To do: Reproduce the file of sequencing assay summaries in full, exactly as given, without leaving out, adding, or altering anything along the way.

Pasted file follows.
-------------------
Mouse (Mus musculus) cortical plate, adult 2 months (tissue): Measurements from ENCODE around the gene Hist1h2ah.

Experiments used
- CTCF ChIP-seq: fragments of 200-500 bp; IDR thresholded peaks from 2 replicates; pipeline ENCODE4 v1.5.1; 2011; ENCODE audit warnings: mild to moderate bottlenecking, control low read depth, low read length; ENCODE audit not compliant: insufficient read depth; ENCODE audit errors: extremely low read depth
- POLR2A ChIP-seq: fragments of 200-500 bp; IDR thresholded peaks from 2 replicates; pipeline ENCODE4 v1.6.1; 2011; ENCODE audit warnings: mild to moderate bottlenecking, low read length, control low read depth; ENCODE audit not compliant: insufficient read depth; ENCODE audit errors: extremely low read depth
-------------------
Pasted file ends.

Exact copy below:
Mouse (Mus musculus) cortical plate, adult 2 months (tissue): Measurements from ENCODE around the gene Hist1h2ah.

Experiments used
- CTCF ChIP-seq: fragments of 200-500 bp; IDR thresholded peaks from 2 replicates; pipeline ENCODE4 v1.5.1; 2011; ENCODE audit warnings: mild to moderate bottlenecking, control low read depth, low read length; ENCODE audit not compliant: insufficient read depth; ENCODE audit errors: extremely low read depth
- POLR2A ChIP-seq: fragments of 200-500 bp; IDR thresholded peaks from 2 replicates; pipeline ENCODE4 v1.6.1; 2011; ENCODE audit warnings: mild to moderate bottlenecking, low read length, control low read depth; ENCODE audit not compliant: insufficient read depth; ENCODE audit errors: extremely low read depth